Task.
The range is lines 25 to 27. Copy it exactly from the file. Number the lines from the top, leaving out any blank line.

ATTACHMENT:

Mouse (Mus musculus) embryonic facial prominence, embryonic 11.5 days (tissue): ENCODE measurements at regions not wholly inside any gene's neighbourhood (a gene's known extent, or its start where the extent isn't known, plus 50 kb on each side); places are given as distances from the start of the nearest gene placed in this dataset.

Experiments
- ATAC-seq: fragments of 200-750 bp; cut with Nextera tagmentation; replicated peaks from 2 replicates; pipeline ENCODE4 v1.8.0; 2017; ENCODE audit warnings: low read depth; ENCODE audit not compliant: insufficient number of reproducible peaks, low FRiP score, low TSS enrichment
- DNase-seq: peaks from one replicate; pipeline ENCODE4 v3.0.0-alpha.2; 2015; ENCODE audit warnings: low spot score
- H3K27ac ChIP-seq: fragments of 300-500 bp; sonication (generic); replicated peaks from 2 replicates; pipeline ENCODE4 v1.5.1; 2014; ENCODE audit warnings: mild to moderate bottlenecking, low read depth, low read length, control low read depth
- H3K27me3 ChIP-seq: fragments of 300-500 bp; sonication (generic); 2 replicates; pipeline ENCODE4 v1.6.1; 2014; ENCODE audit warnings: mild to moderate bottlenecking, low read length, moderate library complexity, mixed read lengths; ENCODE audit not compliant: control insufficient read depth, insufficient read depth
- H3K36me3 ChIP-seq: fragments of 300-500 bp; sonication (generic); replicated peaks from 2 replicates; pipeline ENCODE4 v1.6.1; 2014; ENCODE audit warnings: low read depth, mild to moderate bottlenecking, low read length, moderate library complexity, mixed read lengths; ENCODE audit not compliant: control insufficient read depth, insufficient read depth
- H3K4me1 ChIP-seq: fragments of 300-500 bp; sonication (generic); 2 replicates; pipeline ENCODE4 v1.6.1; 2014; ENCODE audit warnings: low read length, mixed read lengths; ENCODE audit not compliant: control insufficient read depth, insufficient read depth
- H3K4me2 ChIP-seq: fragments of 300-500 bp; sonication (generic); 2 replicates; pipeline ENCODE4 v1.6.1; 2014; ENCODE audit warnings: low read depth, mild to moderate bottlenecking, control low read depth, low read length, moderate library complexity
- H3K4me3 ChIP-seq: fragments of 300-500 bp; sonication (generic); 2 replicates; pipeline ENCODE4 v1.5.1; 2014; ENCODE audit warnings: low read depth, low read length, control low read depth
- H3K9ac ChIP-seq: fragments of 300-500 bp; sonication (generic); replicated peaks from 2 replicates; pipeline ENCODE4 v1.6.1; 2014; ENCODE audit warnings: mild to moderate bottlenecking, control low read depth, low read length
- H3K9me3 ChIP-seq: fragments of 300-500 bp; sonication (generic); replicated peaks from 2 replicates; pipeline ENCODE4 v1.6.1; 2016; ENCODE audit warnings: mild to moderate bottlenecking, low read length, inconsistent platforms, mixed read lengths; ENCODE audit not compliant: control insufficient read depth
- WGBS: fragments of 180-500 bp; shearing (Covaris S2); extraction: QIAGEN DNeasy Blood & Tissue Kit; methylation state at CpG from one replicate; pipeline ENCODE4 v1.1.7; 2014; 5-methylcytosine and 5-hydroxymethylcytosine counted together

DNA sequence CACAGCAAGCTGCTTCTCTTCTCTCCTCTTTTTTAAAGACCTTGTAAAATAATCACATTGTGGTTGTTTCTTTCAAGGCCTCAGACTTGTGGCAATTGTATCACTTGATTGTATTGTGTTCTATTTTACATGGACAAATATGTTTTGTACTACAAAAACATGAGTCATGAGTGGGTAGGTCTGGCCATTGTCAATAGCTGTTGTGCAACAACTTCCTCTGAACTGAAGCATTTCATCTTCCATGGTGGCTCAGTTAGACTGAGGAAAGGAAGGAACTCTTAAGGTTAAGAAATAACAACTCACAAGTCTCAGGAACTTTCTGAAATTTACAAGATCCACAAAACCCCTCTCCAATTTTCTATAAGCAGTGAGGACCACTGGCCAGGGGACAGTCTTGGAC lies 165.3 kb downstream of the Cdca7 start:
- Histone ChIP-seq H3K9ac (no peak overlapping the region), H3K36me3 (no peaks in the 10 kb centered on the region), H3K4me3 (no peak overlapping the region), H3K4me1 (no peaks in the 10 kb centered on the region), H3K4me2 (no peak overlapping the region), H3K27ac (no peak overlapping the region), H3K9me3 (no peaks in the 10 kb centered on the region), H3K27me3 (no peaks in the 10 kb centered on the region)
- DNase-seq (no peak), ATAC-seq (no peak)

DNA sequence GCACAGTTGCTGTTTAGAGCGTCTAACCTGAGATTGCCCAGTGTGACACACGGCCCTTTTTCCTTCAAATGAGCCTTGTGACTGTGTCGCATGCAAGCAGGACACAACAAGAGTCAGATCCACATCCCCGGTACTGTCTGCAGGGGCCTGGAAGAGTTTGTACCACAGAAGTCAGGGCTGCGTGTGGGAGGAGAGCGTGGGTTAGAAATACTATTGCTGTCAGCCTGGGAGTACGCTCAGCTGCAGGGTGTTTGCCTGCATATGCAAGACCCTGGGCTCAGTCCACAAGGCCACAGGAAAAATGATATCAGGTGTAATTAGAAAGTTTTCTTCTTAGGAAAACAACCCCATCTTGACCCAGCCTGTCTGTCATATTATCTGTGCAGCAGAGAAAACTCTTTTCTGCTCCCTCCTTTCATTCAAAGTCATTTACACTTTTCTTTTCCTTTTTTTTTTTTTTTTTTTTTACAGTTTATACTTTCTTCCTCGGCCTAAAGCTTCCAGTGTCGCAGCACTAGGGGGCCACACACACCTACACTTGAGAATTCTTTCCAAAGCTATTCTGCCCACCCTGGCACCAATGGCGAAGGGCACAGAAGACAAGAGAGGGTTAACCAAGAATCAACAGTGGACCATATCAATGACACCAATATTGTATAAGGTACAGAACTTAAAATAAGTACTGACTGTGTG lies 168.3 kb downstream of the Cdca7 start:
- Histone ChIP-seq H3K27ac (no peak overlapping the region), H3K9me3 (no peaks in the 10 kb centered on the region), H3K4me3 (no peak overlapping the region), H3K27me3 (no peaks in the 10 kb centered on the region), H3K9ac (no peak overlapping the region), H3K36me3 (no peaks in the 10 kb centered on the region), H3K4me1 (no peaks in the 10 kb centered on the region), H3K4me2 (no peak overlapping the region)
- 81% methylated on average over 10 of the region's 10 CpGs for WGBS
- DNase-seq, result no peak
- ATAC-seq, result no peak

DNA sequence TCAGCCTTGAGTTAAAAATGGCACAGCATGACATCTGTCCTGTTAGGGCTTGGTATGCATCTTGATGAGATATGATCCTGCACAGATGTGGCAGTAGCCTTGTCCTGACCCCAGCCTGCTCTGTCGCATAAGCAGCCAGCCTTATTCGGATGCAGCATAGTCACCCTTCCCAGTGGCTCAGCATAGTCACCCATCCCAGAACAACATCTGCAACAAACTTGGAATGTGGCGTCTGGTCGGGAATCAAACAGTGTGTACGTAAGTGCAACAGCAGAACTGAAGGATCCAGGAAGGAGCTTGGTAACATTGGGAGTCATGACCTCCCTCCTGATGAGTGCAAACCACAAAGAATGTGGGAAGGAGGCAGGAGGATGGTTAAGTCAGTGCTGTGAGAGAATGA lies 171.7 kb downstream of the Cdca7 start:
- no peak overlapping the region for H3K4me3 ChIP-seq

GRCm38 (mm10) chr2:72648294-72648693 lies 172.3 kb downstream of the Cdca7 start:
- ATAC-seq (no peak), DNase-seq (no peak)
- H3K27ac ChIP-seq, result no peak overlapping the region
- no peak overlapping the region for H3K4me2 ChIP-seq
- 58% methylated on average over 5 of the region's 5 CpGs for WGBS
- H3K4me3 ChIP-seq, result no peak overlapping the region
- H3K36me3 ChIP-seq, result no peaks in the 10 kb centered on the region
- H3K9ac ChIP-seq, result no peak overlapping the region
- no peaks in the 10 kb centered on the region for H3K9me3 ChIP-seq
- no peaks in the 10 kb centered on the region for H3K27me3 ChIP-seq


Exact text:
- ATAC-seq (no peak), DNase-seq (no peak)
- H3K27ac ChIP-seq, result no peak overlapping the region
- no peak overlapping the region for H3K4me2 ChIP-seq